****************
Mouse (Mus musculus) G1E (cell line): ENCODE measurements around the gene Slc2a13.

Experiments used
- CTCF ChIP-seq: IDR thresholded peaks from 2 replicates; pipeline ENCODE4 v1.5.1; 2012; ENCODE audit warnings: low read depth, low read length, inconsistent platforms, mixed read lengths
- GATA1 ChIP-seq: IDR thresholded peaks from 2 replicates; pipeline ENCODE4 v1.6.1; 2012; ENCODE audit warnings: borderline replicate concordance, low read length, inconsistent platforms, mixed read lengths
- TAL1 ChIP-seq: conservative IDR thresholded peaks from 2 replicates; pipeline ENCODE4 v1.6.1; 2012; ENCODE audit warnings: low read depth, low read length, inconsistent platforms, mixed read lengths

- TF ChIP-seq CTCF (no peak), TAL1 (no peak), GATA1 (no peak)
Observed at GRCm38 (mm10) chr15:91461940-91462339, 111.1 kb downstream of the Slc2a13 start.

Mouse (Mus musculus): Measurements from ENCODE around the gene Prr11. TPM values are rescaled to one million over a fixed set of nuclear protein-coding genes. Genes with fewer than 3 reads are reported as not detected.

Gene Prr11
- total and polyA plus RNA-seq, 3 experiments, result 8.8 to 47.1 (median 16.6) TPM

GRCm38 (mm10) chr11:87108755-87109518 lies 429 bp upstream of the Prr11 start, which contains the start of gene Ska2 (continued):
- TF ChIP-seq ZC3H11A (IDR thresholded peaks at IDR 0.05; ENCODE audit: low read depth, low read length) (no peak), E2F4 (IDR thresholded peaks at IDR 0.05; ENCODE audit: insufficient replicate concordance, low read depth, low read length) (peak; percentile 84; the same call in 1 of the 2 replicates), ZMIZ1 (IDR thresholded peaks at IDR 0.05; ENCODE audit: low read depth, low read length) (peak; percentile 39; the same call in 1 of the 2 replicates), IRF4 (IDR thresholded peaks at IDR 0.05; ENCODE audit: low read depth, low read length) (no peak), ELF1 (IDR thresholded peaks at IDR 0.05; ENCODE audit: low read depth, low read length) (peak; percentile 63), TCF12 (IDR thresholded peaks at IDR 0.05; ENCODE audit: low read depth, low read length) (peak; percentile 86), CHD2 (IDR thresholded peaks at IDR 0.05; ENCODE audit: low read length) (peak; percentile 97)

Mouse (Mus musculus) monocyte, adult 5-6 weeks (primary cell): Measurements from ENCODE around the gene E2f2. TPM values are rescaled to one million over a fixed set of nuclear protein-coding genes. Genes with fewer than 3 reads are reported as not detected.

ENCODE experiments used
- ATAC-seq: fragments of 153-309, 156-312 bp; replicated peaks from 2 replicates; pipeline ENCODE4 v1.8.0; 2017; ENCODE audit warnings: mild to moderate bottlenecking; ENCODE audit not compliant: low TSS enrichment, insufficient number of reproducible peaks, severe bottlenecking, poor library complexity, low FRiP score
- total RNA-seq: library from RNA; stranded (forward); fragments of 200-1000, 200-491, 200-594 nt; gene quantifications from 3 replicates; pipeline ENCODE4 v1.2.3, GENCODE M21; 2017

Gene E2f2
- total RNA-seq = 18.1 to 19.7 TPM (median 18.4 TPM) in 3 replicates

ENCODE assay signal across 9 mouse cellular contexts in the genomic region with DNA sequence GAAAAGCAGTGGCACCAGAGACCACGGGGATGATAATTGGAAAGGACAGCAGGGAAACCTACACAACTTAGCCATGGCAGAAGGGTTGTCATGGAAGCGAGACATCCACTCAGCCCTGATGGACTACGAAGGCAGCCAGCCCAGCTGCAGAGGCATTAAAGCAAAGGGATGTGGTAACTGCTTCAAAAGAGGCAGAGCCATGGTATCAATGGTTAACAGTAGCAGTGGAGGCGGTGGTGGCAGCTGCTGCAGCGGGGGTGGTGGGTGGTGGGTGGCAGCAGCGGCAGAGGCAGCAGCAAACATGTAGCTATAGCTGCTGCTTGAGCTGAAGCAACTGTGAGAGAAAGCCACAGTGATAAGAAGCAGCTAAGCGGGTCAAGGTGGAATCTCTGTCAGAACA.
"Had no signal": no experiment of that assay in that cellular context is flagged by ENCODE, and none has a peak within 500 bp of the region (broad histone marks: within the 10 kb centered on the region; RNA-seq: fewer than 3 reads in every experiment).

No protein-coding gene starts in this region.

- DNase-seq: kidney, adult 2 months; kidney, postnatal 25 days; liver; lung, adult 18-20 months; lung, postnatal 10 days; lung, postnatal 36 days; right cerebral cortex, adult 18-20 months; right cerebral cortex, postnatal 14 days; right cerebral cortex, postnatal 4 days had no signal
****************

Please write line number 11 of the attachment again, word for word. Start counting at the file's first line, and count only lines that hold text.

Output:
GRCm38 (mm10) chr11:87108755-87109518 lies 429 bp upstream of the Prr11 start, which contains the start of gene Ska2 (continued):